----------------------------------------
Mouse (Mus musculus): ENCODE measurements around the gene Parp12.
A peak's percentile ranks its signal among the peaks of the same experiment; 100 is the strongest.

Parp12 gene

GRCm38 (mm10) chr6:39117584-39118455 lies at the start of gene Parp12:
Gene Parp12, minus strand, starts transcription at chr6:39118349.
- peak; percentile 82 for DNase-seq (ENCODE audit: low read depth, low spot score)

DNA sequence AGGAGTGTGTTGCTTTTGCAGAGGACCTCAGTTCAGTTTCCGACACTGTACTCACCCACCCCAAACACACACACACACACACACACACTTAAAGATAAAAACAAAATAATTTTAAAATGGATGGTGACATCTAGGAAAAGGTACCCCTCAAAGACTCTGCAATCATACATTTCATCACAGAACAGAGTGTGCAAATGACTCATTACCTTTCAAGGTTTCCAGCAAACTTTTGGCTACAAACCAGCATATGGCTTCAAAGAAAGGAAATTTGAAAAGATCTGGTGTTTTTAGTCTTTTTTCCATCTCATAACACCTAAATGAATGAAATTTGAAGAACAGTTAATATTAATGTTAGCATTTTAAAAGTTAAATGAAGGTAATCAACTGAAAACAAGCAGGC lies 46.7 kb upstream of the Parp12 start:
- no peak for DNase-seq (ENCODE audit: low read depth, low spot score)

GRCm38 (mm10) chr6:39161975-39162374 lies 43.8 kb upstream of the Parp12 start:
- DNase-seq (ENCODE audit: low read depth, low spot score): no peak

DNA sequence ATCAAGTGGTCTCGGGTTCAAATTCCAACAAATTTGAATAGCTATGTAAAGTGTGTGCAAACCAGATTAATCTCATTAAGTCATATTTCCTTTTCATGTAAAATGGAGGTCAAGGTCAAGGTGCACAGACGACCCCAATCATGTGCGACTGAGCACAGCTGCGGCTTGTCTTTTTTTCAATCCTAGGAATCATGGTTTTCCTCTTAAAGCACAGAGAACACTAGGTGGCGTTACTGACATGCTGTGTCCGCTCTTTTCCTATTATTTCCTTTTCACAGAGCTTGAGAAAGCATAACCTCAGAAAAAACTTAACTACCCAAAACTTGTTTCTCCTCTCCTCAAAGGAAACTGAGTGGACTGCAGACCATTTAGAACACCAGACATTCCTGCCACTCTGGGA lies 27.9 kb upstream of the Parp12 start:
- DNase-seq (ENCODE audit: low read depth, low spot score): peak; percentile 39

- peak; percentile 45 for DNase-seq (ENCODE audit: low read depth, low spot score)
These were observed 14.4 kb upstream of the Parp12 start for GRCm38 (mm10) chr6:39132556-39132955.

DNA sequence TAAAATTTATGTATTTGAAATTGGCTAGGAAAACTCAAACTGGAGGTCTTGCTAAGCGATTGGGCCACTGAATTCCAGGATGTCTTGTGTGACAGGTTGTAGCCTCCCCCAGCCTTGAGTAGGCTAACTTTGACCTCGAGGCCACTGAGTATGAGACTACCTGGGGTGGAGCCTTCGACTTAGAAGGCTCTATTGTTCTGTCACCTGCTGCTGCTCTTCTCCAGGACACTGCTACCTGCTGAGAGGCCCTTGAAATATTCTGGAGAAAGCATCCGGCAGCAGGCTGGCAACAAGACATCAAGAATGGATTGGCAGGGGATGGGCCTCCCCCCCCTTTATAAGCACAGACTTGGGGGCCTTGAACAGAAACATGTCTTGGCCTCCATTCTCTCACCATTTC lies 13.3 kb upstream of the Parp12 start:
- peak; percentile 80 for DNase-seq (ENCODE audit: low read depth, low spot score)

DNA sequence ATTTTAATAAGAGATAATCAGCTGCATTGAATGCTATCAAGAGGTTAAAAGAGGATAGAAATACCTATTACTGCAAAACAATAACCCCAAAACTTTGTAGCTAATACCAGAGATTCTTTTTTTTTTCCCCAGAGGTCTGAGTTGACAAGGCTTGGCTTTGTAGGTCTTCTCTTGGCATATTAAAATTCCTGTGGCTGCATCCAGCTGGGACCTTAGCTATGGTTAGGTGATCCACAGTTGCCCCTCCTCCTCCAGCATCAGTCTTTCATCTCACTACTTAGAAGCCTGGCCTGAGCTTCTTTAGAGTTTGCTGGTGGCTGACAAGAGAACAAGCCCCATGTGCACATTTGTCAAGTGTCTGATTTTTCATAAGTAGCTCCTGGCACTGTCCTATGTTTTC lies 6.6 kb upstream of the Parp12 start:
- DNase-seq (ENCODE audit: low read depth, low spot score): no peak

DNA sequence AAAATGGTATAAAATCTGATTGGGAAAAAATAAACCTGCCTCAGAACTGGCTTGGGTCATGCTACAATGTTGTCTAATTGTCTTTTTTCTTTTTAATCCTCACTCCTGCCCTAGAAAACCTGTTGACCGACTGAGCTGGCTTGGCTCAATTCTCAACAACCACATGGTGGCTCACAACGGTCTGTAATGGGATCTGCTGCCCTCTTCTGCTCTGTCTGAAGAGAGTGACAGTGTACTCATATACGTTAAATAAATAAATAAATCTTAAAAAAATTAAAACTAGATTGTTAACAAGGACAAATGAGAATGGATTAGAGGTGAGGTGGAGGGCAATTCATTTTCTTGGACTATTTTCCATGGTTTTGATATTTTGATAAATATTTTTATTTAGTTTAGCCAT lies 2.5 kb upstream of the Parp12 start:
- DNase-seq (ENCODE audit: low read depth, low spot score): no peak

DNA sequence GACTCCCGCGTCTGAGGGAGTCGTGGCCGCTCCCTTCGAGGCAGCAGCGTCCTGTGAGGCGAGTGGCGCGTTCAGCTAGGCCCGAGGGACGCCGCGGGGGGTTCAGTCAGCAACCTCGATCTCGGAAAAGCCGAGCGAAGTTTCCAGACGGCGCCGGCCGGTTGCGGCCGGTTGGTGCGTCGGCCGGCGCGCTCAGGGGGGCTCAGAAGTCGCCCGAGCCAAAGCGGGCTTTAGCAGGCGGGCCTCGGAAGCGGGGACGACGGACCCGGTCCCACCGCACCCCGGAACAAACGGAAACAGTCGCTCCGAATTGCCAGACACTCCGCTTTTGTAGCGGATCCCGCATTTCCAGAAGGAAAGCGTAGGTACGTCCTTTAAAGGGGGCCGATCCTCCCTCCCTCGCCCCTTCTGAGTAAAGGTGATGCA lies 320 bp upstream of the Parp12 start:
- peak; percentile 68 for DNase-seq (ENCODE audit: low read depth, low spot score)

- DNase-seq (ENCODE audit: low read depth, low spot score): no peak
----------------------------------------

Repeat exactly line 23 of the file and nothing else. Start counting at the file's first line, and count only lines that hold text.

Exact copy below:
- DNase-seq (ENCODE audit: low read depth, low spot score): no peak